“It is Immigration department which knows better what this matter is all about but to the best of my knowledge all procedures were properly followed,” he said in an interview.
The Guardian on Sunday understands that following cancellation of his residence permit, Zulfiqar has been living in the country by using a two-month temporary document known as ‘Carry on Temporary Assignment’ (CTA) which would expire on 9th November 2011, short of which he should have been deported as per Immigration procedures.
It is believed that CTA was issued following the intervention by the Pakistan High Commission office inDar es Salaam upon receiving complaints from Zulfiqar.
A letter dated August 10 from the Pakistan High Commission for Pakistan to the Permanent Secretary at the Foreign Ministry, reads: “The High Commission of the Islamic Republic of Pakistan presents its compliments to the Ministry Foreign Affairs and International Cooperation of the United Republic ofTanzania and in continuation of its note verbal of even number dated 27th July 2011 has the honour to state that it has come to the High Commission’s notice that the case of Mr Zulfiqar Ali and Mr. Muhammad Safdar, Pakistani nationals, former employees of the Tanzania Company, M/s Iron and Steel Ltd, is sub judice.” It adds: “The esteemed Ministry is therefore requested to ask the concerned immigration authorities to withhold the deportation of the above Pakistanis till the court gives its verdict in their case.”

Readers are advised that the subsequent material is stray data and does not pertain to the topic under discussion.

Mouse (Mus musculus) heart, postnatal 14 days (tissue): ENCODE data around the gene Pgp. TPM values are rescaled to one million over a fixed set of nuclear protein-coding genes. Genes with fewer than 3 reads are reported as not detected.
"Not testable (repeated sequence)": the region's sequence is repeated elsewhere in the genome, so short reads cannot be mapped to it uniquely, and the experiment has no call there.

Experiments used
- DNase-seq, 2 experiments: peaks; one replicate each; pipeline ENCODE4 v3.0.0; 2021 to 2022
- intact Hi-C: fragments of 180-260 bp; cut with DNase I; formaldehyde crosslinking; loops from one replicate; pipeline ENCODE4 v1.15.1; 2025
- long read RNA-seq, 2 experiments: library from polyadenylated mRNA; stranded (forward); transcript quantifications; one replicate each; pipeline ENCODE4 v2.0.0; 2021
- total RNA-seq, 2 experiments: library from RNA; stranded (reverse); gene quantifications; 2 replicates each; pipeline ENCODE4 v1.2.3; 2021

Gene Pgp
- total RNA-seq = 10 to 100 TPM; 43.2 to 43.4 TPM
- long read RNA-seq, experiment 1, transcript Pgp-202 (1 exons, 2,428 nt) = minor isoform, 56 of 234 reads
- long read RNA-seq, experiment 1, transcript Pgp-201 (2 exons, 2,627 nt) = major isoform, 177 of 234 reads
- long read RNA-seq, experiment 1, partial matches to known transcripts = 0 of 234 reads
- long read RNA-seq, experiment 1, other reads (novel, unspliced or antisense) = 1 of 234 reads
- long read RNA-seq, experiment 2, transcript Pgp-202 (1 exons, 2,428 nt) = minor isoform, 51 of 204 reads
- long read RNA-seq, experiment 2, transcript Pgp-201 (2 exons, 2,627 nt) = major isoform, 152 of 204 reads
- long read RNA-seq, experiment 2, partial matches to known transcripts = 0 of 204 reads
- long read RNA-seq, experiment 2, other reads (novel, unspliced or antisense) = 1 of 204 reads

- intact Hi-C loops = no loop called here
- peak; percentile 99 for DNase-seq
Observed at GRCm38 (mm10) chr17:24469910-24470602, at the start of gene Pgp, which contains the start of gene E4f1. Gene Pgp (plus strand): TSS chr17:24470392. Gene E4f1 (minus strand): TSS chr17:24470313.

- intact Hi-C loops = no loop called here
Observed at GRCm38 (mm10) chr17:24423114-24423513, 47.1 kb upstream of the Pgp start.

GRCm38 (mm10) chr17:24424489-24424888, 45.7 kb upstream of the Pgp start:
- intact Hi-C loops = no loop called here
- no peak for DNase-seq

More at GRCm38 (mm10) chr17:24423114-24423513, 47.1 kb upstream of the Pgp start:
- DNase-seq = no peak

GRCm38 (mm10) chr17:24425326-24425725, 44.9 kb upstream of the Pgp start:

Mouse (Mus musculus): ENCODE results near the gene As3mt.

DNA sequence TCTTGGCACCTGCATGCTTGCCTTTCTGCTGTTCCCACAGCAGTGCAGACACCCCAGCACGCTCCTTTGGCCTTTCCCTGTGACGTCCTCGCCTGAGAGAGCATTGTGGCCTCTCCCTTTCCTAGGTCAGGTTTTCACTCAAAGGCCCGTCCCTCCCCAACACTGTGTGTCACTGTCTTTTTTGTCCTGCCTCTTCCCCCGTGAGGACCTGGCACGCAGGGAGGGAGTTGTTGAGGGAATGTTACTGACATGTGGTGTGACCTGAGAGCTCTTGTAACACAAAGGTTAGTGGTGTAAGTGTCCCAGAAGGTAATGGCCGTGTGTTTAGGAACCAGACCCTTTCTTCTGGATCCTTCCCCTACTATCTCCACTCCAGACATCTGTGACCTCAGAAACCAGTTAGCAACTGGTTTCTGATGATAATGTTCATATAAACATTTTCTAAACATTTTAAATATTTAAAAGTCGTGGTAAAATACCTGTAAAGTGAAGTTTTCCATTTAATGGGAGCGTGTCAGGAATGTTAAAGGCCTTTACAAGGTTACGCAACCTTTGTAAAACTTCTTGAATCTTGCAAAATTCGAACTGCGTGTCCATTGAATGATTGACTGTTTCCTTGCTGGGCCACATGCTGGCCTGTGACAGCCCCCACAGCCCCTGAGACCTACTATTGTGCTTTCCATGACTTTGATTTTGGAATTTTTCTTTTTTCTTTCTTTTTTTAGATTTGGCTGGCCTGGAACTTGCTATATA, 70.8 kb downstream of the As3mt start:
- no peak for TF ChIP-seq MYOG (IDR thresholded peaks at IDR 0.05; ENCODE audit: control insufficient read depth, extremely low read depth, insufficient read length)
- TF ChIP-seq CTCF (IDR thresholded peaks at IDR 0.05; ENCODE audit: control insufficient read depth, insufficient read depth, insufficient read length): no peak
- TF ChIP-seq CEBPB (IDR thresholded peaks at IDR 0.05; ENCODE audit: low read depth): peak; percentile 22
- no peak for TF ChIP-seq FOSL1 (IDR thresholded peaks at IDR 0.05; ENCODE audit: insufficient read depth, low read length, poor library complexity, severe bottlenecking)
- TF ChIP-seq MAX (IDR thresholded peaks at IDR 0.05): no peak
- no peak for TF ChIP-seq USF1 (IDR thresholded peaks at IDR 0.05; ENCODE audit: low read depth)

Zulfiqar claims to have been terminated unfairly from employment by Iron and Steel Company in July, this year due to misunderstandings with the company’s administration. He also claimed that after the termination of his contract, he was grossly mistreated including being abducted and tortured by two influential local businessmen.
However, The Guardian on Sunday didn’t succeed to get the alleged abductors to give their side of the story, after they declined to respond to several questions raised by our journalists.
Zulfiqar, through his wife who is a Tanzanian, reported the matter to the Police, which investigated the claims thoroughly before deciding to prosecute the accused.
An immigration officer from the team currently investigating the matter spoke under conditions of anonymity said the matter was being investigated to establish the real culprits behind it. “We want to know the racketeers behind the forgery of sensitive government documents,” the officer told The Guardian on Sunday It is astonishing to learn that 43 resident permits were fake at a single firm (Iron and Steel), therefore this is a matter we are making a follow up very keenly, said the officer.
The Officer added: ‘In pursuing this we will not limit our scope just to documents. We will go further and gather all useful information to ensure that the law is observed.’
Early last year the former Dar es Salaam Regional Commissioner, William Lukuvi, formed a probe committee to investigate among other things the legality of Chinese investors in the city.
The probe committee among other things discovered massive irregularities in the issuance of residence permits for the so called investors.
By Florian Kaijage, The Guardian